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‘We have failed our customers’: CBA responds to EU

Two financial advice subsidiaries of the Commonwealth Bank have entered into an enforceable undertaking with ASIC over fees charged for advice that was not provided.

The enforceable undertaking (EU) comes as a result of an ASIC investigation that found clients of CBA subsidiaries Commonwealth Financial Planning (CFPL) and BW Financial Advice (BWFA) were charged for annual reviews in ongoing service packages that were not then provided.

“Both CFPL and BWFA have acknowledged in the EU that ASIC’s concerns were reasonably held,” the regulator said in a statement.

Under the EU, CFPL and BWFA will make a community benefit payment of $3 million in total.

The CBA subsidiaries will also have to provide attestation from senior management that changes to compliance systems and processes have been made, are “reasonably adequate to track CFPL’s contractual obligations” and that reasonable steps have been taken to remediate affected customers.

In a separate statement by CBA, chief executive Matt Comyn said that the bank recognised it had “failed customers in our advice businesses over the past decade”.

“These failures have resulted in a range of regulatory actions including the imposition of licence conditions and remediation programs,” the CEO said.

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“This is unacceptable and we owe our customers an apology for letting them down. Providing quality financial advice is critical for our customers.

“Next week, the royal commission will hear more about issues in financial advice where we have failed our customers and we need to listen and learn from what we hear.”

Commenting on the EU, ASIC deputy chair Peter Kell noted that the EU followed a similar one with ANZ, announced on 6 April.

“Our report into Fees For No Service in October 2016 identified the major financial institutions’ systemic failures in this area, and called for fair compensation to be paid to customers who did not receive the advice reviews that they were promised and paid for,” Mr Kell said.

“These failures show that all too often the financial institutions prioritised revenue and fee generation over the delivery of advice and services paid for by their customers.”

Royal commission update

Fees for no service is a key aspect of the second round of hearings at the Royal Commission into Misconduct in the Banking, Superannuation and Financial Services Industry.

While the first round of hearings focused on consumer lending, including mortgage broking, the second round of hearings is looking at financial advice.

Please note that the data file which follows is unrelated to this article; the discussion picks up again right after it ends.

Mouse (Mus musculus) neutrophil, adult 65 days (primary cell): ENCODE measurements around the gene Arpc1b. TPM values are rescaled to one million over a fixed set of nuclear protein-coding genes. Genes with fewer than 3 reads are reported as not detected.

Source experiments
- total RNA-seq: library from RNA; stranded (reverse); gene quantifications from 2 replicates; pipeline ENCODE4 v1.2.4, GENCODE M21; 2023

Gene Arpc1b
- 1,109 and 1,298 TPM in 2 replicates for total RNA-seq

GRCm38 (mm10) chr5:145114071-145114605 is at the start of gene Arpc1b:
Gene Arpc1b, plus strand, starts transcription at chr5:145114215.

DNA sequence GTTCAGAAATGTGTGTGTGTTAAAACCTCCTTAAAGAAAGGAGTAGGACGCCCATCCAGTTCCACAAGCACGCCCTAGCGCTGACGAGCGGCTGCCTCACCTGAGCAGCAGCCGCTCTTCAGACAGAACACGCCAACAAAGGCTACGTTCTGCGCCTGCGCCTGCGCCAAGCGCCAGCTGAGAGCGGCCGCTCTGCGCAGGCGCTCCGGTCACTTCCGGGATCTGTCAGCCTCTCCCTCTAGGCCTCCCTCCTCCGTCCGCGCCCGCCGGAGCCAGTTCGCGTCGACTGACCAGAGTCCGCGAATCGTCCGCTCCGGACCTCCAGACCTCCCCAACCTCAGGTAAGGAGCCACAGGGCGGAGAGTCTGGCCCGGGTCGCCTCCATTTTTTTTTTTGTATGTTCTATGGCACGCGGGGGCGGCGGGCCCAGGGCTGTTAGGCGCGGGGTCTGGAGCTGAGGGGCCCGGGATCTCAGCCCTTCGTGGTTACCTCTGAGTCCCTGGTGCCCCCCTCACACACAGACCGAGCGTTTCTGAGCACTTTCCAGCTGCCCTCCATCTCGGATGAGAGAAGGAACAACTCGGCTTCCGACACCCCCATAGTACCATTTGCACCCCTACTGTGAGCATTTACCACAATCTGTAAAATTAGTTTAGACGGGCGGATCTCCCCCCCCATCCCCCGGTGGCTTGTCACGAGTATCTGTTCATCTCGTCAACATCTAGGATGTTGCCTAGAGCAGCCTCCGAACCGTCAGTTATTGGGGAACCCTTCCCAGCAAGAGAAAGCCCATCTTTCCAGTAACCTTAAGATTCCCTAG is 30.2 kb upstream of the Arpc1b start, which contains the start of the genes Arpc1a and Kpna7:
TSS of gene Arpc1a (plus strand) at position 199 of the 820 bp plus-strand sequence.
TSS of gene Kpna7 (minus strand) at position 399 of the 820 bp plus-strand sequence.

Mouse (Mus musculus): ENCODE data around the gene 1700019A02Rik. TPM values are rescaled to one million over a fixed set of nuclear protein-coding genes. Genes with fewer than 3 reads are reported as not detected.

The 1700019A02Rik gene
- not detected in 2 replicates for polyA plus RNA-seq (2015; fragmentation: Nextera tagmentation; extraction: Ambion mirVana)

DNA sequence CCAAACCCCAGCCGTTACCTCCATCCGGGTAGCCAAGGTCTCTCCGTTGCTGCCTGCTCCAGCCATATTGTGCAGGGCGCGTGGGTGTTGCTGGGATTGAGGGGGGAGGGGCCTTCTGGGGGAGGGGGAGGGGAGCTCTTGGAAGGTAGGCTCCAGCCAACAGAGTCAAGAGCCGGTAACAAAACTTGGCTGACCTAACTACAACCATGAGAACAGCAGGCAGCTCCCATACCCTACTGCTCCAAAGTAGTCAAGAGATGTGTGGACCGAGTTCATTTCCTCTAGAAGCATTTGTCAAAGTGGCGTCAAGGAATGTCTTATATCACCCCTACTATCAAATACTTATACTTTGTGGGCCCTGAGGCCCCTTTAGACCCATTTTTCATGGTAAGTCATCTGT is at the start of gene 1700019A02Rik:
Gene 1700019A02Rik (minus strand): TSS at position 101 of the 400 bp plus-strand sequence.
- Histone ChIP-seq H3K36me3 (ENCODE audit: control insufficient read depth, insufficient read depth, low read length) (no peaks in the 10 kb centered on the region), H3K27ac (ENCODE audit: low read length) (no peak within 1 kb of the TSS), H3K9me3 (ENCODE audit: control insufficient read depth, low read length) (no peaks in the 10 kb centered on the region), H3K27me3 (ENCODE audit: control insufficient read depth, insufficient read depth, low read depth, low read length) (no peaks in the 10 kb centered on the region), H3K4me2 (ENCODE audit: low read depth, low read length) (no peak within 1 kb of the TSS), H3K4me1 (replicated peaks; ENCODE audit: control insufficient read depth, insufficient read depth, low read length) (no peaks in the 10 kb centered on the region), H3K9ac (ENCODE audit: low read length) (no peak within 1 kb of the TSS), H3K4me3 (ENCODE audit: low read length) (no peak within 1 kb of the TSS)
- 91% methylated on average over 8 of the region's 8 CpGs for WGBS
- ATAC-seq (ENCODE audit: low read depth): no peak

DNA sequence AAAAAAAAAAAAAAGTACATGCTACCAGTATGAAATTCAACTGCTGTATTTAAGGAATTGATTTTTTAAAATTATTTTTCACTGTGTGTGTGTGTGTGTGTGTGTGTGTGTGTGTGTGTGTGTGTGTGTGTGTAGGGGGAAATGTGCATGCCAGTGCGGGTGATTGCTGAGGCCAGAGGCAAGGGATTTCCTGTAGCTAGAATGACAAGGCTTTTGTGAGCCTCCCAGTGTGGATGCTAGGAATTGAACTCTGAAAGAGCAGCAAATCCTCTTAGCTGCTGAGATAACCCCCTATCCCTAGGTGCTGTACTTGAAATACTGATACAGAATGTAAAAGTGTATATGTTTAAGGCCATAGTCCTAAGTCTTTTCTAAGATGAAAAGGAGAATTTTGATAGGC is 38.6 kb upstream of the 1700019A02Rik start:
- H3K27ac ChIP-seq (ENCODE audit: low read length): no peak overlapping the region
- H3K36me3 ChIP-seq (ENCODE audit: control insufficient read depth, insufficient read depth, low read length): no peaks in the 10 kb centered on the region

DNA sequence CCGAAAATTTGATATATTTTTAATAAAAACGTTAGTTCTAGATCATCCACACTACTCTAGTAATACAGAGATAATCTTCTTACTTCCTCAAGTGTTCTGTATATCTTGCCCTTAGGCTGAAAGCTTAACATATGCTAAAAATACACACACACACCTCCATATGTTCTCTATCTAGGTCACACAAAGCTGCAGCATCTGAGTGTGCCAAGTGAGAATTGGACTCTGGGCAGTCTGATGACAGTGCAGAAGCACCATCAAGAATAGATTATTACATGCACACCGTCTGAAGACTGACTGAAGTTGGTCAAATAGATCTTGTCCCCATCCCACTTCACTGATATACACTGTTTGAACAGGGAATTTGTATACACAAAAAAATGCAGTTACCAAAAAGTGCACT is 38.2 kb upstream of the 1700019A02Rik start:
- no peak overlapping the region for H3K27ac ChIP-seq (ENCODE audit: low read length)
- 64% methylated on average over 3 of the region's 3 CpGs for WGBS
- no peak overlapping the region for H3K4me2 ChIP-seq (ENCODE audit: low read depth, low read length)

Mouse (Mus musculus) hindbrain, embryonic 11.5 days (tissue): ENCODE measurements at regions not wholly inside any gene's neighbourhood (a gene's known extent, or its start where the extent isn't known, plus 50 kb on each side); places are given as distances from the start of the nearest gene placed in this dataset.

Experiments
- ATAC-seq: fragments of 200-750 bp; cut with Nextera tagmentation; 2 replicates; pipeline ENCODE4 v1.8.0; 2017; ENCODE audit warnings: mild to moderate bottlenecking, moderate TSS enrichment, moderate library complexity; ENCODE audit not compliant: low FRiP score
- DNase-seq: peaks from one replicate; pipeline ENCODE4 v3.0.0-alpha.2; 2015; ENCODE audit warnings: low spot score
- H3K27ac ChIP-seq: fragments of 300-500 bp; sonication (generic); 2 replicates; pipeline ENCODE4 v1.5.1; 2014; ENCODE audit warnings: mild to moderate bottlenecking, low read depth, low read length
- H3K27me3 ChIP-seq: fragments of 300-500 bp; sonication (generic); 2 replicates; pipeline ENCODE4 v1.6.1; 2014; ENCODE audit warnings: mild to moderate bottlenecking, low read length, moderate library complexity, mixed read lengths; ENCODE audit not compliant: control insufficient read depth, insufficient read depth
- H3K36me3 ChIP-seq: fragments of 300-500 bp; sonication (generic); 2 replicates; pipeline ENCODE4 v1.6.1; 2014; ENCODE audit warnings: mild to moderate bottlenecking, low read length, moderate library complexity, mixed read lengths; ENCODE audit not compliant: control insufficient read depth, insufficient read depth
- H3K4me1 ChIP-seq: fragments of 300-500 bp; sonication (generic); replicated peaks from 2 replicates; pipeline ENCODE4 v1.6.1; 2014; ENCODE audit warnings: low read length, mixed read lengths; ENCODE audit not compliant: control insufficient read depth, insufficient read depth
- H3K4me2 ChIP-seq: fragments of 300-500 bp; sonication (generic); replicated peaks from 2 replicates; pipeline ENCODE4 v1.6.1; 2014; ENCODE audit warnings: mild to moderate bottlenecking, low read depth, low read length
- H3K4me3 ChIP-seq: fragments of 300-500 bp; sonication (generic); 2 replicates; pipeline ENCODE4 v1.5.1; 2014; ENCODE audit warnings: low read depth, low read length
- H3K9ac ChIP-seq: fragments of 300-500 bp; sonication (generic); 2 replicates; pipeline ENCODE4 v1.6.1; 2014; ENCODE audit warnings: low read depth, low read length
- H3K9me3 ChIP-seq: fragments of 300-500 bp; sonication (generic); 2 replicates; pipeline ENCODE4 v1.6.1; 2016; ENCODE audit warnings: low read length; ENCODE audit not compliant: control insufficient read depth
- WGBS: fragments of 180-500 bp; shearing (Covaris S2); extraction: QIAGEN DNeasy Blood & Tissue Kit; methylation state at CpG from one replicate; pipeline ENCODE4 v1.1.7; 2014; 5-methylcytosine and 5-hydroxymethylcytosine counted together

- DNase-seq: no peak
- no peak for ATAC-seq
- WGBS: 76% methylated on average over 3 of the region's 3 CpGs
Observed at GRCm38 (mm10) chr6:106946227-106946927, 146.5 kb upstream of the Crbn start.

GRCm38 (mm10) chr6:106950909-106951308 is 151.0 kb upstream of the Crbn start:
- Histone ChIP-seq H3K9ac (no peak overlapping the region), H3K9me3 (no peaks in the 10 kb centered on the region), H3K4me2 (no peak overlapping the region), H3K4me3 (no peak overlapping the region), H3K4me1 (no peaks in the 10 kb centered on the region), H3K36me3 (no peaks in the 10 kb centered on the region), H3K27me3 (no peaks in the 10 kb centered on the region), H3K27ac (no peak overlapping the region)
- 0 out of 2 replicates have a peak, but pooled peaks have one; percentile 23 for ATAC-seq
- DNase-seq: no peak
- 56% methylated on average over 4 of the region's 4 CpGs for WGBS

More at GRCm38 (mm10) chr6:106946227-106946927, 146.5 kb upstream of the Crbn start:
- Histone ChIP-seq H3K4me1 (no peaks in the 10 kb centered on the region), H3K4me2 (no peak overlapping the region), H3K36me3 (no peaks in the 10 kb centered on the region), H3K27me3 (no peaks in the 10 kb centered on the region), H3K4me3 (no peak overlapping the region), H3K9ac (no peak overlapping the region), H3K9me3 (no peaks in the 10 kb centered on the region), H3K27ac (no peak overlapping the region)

The hearings, which began on Monday (16 April) and will run until next Friday (27 April), will cover a range of topics, including:

  • the charging of fees for financial advice that is not provided or not provided in full (“fees for no service”);
  • the provision of inappropriate financial advice;
  • instances of improper conduct by financial advisers, including misappropriation of customer funds; and
  • disciplinary and regulatory regime for dealing with misconduct by financial advisers (among other topics).

The commission outlined that in the 12 months to July 2016, approximately 2.3 million Australians aged 18 and over received financial advice from a financial planner, noting that the sector was estimated to be worth $4.6 billion in revenue in the year 2015–16.

Rowena Orr, counsel assisting the royal commission, outlined that there were 25,386 financial advisers registered in Australia and that the four major banks and AMP collectively held a market share of about 48 per cent (by industry revenue as at late 2017).

About 30 per cent of the total number of financial advisers on ASIC’s register work for one of the major banks, Ms Orr continued, adding that approximately a quarter of industry revenue was from loan and investment advice (i.e. determining the most suitable loan product and financial asset allocation for a consumer).

During the first day of the second round of hearings, it was revealed that all four major banks and AMP admitted that there were possible breaches of the law in relation to fees for no service, including instances where customers where charged a fee for service despite no adviser being allocated to them or for annual reviews that never took place.

Further, Ms Orr revealed that a “significant proportion” of submissions the commission had received so far related to “inappropriate advice” received from financial advisers, with “many” referring to financial adviser providing advice “encouraging Australians to engage in lending they are not capable of servicing over the long term”.

She outlined that some submissions related to advisers “falsifying documentation to support higher levels of lending or more aggressive investment strategies”.

Other themes from the public submissions included inappropriate advice in relation to investing savings and funds borrowed against private property where the customer had requested conservative or low-risk investments.

The royal commission will release an interim report by 30 September and a final report by February 2019.

[Related: New budgeting tool aims to ‘revolutionise’ personal finance]

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